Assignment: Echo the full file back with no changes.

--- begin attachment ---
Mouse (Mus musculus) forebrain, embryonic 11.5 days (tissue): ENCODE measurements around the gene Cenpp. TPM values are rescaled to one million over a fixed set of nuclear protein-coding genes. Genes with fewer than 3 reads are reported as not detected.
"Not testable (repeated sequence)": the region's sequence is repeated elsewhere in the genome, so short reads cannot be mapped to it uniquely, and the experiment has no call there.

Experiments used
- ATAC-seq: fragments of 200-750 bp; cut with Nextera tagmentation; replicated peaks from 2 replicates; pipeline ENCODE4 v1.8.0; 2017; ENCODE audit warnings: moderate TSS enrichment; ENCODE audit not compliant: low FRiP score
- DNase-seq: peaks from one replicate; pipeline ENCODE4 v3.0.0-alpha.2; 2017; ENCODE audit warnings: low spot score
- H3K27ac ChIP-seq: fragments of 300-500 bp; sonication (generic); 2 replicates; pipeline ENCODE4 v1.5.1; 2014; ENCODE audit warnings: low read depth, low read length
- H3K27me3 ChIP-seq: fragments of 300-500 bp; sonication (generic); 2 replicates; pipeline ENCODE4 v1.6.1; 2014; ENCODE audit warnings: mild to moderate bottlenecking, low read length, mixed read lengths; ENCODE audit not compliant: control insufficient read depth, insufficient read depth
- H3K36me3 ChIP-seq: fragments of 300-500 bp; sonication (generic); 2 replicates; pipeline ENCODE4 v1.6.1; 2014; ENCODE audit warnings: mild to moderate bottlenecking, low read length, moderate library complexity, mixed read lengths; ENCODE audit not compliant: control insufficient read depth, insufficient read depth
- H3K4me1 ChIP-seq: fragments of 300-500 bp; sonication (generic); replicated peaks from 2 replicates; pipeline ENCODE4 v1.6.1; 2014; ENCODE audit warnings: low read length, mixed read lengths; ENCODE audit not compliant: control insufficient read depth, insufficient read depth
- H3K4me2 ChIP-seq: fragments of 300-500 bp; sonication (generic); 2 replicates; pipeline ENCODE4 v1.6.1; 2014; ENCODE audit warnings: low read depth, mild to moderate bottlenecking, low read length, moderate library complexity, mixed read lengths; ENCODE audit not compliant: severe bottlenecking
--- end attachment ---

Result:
Mouse (Mus musculus) forebrain, embryonic 11.5 days (tissue): ENCODE measurements around the gene Cenpp. TPM values are rescaled to one million over a fixed set of nuclear protein-coding genes. Genes with fewer than 3 reads are reported as not detected.
"Not testable (repeated sequence)": the region's sequence is repeated elsewhere in the genome, so short reads cannot be mapped to it uniquely, and the experiment has no call there.

Experiments used
- ATAC-seq: fragments of 200-750 bp; cut with Nextera tagmentation; replicated peaks from 2 replicates; pipeline ENCODE4 v1.8.0; 2017; ENCODE audit warnings: moderate TSS enrichment; ENCODE audit not compliant: low FRiP score
- DNase-seq: peaks from one replicate; pipeline ENCODE4 v3.0.0-alpha.2; 2017; ENCODE audit warnings: low spot score
- H3K27ac ChIP-seq: fragments of 300-500 bp; sonication (generic); 2 replicates; pipeline ENCODE4 v1.5.1; 2014; ENCODE audit warnings: low read depth, low read length
- H3K27me3 ChIP-seq: fragments of 300-500 bp; sonication (generic); 2 replicates; pipeline ENCODE4 v1.6.1; 2014; ENCODE audit warnings: mild to moderate bottlenecking, low read length, mixed read lengths; ENCODE audit not compliant: control insufficient read depth, insufficient read depth
- H3K36me3 ChIP-seq: fragments of 300-500 bp; sonication (generic); 2 replicates; pipeline ENCODE4 v1.6.1; 2014; ENCODE audit warnings: mild to moderate bottlenecking, low read length, moderate library complexity, mixed read lengths; ENCODE audit not compliant: control insufficient read depth, insufficient read depth
- H3K4me1 ChIP-seq: fragments of 300-500 bp; sonication (generic); replicated peaks from 2 replicates; pipeline ENCODE4 v1.6.1; 2014; ENCODE audit warnings: low read length, mixed read lengths; ENCODE audit not compliant: control insufficient read depth, insufficient read depth
- H3K4me2 ChIP-seq: fragments of 300-500 bp; sonication (generic); 2 replicates; pipeline ENCODE4 v1.6.1; 2014; ENCODE audit warnings: low read depth, mild to moderate bottlenecking, low read length, moderate library complexity, mixed read lengths; ENCODE audit not compliant: severe bottlenecking